The large number of switchovers to Stream has also been a challenge, according to Snyder, since no REP owns both its own transmission and generation line. While these switchovers have been a challenge, they have made Stream competitive with former monopolies in the state since many of the newly enrolled households have defected away in masse from firms like TXU Energy and Reliant, which charged premium prices for electricity. Also, Stream is competitive with the former monopolies despite the fact that they each have over a million customers. Because Stream had 135,000 customers as of January 2006, one might conclude that their closest rival competitor would Gexa Energy, which had 150,000 in January. But this isn’t the case, according to Snyder.
“We have more customers enrolled in a day than Gexa has enrolled in a week,” said Snyder. Stream’s rate of enrollments is high enough that the company is now competing with firms like TXU Energy and Reliant.
Snyder said that the biggest factor contributing to the success of Stream was the multilevel marketing approach to enrolling new customers. “Network marketing is the killer application,” said Snyder.
When asked if Stream had plans to expand outside of Texas, Snyder said that the company was beginning to explore its entry into other states, such as New York and California. Such plans, however, are only in their infant stage.
There are 13 states in the country that have deregulated markets. Eleven of those offer consumer choice, including Texas. Rob Snyder has taken advantage of that and started a major energy enterprise.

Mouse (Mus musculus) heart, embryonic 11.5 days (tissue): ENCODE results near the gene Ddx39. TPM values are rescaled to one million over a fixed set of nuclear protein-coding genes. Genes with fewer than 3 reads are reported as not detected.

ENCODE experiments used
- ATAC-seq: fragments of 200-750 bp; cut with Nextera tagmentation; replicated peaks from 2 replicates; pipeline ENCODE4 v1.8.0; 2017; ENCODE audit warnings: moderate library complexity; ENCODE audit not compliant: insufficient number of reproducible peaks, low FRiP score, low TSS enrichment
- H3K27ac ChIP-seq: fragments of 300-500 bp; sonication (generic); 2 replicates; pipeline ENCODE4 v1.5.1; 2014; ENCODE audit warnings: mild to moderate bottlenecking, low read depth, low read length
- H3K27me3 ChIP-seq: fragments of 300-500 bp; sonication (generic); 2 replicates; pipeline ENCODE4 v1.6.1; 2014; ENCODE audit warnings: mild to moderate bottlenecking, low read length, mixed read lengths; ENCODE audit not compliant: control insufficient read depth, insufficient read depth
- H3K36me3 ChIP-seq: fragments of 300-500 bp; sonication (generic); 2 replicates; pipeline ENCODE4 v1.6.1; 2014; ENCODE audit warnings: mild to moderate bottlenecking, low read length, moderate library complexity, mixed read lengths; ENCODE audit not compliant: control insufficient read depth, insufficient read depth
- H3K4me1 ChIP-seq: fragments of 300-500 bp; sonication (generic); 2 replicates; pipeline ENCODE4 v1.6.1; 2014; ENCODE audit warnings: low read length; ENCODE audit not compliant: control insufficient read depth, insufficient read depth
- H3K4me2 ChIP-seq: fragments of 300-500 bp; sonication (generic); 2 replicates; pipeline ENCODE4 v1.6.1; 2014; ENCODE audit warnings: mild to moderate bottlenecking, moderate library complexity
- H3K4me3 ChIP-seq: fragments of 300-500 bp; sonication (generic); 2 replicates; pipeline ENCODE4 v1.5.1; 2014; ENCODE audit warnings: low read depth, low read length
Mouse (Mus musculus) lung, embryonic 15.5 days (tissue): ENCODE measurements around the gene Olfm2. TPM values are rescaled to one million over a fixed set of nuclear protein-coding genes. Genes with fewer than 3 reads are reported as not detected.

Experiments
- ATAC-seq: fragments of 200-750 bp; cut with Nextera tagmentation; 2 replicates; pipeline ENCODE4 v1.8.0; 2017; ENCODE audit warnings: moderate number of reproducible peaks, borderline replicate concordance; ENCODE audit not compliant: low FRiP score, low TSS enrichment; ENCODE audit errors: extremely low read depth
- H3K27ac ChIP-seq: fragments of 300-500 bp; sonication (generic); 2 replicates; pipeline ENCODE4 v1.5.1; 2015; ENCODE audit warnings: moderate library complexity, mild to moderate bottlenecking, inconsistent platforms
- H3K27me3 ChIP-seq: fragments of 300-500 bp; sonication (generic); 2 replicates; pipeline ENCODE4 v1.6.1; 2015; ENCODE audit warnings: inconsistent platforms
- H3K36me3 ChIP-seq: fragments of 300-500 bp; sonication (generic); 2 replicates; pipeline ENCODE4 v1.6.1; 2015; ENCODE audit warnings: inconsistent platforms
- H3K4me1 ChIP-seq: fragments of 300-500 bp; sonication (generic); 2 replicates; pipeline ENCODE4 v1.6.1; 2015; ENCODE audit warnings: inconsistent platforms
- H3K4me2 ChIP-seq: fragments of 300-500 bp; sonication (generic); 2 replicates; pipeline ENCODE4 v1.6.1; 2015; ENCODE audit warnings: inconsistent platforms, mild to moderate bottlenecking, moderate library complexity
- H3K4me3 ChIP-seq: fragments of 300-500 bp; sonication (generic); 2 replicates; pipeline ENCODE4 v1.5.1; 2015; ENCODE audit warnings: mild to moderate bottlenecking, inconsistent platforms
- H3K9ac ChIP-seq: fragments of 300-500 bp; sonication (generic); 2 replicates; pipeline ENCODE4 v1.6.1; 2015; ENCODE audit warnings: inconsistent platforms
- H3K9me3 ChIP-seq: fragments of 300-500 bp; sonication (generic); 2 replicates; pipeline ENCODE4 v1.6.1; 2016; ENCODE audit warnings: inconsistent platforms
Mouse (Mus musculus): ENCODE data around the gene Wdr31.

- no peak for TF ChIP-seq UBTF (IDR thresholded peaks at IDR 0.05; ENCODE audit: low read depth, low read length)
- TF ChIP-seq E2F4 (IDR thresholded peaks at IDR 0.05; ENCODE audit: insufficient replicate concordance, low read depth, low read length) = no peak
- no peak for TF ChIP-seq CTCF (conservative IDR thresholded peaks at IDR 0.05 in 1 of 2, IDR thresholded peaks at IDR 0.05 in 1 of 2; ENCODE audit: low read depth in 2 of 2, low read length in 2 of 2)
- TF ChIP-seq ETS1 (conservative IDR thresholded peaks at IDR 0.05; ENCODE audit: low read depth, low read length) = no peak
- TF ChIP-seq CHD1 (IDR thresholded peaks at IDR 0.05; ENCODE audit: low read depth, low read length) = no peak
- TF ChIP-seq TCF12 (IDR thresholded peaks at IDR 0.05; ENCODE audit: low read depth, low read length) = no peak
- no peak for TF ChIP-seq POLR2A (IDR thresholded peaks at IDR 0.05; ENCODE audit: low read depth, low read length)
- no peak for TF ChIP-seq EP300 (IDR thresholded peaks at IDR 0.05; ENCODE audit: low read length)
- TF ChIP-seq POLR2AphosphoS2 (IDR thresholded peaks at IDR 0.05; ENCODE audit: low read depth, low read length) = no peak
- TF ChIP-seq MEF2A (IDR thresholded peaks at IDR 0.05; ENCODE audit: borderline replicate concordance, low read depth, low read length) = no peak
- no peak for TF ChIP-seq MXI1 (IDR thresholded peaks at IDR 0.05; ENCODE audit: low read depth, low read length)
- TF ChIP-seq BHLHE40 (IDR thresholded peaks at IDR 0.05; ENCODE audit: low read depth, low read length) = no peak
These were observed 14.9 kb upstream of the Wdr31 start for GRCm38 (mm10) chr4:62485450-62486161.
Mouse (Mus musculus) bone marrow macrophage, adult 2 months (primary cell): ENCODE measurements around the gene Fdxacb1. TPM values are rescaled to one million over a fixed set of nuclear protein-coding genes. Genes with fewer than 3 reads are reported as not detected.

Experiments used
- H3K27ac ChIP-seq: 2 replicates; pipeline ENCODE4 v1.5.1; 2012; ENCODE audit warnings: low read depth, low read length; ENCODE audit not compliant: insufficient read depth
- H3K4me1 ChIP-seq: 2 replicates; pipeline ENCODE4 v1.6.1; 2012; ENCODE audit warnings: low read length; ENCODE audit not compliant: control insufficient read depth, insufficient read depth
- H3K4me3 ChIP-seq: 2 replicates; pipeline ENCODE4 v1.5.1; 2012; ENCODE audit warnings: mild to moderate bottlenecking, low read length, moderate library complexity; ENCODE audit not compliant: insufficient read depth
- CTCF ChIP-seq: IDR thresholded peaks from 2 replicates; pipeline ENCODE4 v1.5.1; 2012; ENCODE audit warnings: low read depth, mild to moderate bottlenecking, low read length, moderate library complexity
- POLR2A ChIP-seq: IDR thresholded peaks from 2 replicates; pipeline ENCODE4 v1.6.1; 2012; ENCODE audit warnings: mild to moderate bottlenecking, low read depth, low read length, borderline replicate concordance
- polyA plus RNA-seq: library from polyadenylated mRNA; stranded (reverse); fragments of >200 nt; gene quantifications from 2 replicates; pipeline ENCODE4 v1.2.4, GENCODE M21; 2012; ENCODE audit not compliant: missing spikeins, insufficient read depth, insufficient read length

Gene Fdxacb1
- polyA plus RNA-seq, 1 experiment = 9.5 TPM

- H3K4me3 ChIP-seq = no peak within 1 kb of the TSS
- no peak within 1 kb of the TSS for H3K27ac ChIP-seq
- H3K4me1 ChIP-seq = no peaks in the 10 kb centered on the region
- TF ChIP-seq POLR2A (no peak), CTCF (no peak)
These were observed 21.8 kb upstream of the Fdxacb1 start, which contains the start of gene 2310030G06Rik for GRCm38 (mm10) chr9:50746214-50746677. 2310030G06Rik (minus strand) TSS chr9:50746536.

In the last four cycles, you could count on one hand the total number of Republican incumbents seeking re-election who got toppled in a primary. This cycle's GOP primary featured more incumbent defeats than the past three combined. Additionally, several GOP incumbents only narrowly won re-election.
So exactly what message did the voters send? Here's our take:
The GOP has not laid the groundwork for meaningful education reform.
When the standard-bearer falls, the standard always falls with it. Diane Patrick's victory over Rep. Kent Grusendorf (R-Arlington) can be seen as the biggest victory for teacher unions in the GOP primary. Several other GOP incumbents only narrowly survived challenges from school-lobby-backed challengers. Still others face runoffs.
As Grusendorf predicted, his loss will undoubtedly set back the cause of education reform. But why did this happen?
Grusendorf had the same problem as the Old Testament prophets: right message, but the people were in no mood to receive it.
Bottom line – the GOP leadership's education message isn't selling back home.
The lion's share of the blame for this lies at the feet of Govs. George W. Bush and Rick Perry. They've been traveling around the nation touting a Texas "miracle" in public education.
The truth is that, while Texas has shown some improvement in the inner-cities in the early grades, there are still serious problems with the Texas public school system.